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Ashrae Energy Prediction

ASHRAE - Great Energy Predictor III: How much energy will a building consume?


Assessing the value of energy efficiency improvements can be challenging as there's no way to truly know how much energy a building would have used without the improvements. The best we can do is to build counterfactual models. Once a building is overhauled the new (lower) energy consumption is compared against modeled values for the original building to calculate the savings from the retrofit. More accurate models could support better market incentives and enable lower cost financing.

This Kaggle competition challenges you to build these counterfactual models across four energy types based on historic usage rates and observed weather. The dataset includes three years of hourly meter readings from over one thousand buildings at several different sites around the world.

The evaluation metric given by the competion is as follows:

In this tutorial, we'll follow a step-by-step process for building the ML model:

  • Download the dataset
  • Exploring the dataset
  • Prepare the dataset for training
  • Training a baseline model
  • Train & Evaluate Different Models

This competition provides an interesting grab-bag of sub-problems to solve:

  • The data is messy and needs cleaned (site 0);
  • The data sources are inconsistent (meter timestamps vs. weather timestamps);
  • It asks you to predict several different vaguely related sets of values (meter type);
  • It has hugely important categorical features (building_id); and we can find lots of external data to supplement the provided data. This makes it hard to know where to start and what areas are most important to tackle.

Let's start with Machine leanring theory:

In this section, I will take you through different types and techiniques of ML models to get blueprint of models we are going to use.

Machine learning is a "Field of study that gives computers the ability to learn without being explicitly programmed”.

The process starts with feeding good quality data and then training our machines(computers) by building machine learning models using the data and different algorithms. The choice of algorithms depends on what type of data do we have and what kind of task we are trying to automate.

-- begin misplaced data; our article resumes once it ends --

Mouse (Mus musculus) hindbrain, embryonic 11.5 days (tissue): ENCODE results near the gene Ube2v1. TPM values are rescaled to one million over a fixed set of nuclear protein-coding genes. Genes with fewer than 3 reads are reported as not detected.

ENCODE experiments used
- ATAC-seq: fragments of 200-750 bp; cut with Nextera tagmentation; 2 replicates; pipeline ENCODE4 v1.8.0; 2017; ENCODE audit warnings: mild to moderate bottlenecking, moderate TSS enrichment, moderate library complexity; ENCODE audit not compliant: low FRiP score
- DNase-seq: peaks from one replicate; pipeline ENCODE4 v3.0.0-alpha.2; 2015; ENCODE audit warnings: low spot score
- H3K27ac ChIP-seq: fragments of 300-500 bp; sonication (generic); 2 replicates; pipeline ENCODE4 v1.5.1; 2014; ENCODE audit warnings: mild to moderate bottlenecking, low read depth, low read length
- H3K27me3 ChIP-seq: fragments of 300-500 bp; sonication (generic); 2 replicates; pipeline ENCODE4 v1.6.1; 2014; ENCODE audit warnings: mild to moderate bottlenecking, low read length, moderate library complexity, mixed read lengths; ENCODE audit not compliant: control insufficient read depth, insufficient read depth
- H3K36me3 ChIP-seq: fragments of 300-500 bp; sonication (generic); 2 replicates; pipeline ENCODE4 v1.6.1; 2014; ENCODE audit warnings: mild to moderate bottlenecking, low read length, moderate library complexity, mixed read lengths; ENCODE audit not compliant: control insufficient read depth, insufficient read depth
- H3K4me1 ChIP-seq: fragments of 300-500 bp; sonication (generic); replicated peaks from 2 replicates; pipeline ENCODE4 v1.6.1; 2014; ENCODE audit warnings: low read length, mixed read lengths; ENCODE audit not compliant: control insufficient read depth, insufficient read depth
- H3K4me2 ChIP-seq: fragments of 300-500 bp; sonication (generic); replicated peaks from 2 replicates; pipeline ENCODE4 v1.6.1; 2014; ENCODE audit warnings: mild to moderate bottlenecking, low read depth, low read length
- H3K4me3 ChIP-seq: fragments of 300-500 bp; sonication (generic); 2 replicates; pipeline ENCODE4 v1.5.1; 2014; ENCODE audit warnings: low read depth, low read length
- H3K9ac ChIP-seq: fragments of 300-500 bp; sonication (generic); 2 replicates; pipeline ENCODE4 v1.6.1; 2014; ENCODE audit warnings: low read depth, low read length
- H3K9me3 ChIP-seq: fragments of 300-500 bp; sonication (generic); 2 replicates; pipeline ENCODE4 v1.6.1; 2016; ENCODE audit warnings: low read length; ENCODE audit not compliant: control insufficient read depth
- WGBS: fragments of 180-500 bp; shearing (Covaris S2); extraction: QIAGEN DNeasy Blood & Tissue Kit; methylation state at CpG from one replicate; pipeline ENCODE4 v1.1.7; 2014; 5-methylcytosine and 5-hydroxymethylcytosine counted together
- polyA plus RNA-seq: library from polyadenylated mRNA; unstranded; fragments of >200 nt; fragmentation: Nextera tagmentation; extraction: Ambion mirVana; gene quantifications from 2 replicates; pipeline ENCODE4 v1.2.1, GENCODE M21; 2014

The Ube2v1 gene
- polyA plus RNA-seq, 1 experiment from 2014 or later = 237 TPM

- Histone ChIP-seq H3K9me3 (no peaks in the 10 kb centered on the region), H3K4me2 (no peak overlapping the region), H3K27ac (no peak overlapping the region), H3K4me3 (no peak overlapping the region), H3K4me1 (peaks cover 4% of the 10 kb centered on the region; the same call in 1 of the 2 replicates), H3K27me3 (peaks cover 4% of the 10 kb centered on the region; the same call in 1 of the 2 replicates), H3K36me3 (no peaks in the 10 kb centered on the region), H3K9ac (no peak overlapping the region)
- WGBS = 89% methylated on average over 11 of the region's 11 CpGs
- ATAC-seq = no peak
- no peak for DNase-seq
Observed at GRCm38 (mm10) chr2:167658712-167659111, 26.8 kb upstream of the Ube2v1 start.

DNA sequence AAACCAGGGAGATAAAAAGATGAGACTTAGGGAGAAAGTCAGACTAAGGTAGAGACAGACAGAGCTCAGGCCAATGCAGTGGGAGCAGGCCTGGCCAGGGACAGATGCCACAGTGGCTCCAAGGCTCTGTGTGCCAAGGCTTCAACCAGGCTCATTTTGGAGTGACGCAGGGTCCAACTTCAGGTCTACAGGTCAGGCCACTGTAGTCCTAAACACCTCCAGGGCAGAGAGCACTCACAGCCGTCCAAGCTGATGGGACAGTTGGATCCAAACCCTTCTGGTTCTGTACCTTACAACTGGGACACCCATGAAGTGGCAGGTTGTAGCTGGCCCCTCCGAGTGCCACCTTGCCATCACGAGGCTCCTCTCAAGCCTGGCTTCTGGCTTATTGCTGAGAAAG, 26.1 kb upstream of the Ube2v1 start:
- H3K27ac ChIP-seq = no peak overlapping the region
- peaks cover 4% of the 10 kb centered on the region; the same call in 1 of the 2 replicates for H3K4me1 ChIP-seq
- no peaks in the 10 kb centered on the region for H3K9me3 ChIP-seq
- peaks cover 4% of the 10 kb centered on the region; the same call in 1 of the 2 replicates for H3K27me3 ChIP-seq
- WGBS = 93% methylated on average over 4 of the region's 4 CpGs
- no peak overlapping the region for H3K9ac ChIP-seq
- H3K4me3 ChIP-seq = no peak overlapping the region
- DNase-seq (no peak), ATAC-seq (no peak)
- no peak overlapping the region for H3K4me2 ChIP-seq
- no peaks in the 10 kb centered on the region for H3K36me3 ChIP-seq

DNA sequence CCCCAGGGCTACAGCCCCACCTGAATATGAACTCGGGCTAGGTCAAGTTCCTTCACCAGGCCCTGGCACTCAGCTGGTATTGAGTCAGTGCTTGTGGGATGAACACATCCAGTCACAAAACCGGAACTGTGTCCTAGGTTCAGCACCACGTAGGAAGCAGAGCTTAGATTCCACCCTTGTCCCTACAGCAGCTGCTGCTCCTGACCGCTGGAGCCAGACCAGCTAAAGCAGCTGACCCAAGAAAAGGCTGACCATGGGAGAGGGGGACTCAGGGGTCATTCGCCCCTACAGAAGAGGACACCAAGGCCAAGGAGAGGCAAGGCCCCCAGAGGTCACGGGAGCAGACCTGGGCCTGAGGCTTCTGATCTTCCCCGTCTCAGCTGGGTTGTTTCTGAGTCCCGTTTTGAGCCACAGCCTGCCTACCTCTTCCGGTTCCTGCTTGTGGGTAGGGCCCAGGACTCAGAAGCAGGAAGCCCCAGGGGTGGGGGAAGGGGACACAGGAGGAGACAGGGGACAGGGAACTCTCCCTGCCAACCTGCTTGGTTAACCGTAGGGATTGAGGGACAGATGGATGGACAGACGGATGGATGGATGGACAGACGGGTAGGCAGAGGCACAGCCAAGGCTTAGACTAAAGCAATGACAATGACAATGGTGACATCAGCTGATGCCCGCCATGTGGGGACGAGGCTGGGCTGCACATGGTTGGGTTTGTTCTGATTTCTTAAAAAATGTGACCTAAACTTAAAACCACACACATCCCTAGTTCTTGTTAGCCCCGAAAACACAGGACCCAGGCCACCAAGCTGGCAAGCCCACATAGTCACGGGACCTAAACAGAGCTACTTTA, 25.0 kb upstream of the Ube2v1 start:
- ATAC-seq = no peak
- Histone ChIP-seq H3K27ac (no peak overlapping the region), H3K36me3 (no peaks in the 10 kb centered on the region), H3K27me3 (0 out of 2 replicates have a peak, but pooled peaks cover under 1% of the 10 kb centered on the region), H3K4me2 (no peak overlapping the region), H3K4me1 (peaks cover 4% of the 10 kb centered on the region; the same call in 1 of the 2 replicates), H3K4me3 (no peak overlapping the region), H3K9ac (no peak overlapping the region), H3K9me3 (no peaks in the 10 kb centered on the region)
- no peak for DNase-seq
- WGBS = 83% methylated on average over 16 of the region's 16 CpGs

Machine learning approach

Supervised vs. Unsupervised

In supervised learning, the training set you feed to the algorithm includes the desired solutions, called labels, where as in unsupervised learning, the training data is unlabeled.

Let us look at the supervised ML models:

Regression vs. Classification

Problems where a continuous numeric value must be predicted for each input are known as regression problems while problems where each input must be assigned a discrete category (also called label or class) are known as classification problems.

Again we can divide supervised models as linear and tree based models.

Linear models

Linear models are the ones which work on the priciples of linear relationships between the input and output variables. The Linear models can be expressed in the form of linear equations.

Linear regression algorithms gives way to advanced models such as Lasso, Ridge and ElasticNet which introduces the penalty terms. The idea is that shrinking (or penalizing) the coefficients, the overall accuracy can be improved. In case of Lasso, the penalty term is absolute value of weights, Ridge takes into account the squared value of weights. ElasticNet on the other hand takes into account both absolute and squared value of regularization.

Logistic regression is a classifier. It is the linear algorithm of modelling the probability of descrete output given inputs. It is a statistical method for classification that is generalized to multiclass classification.

Tree models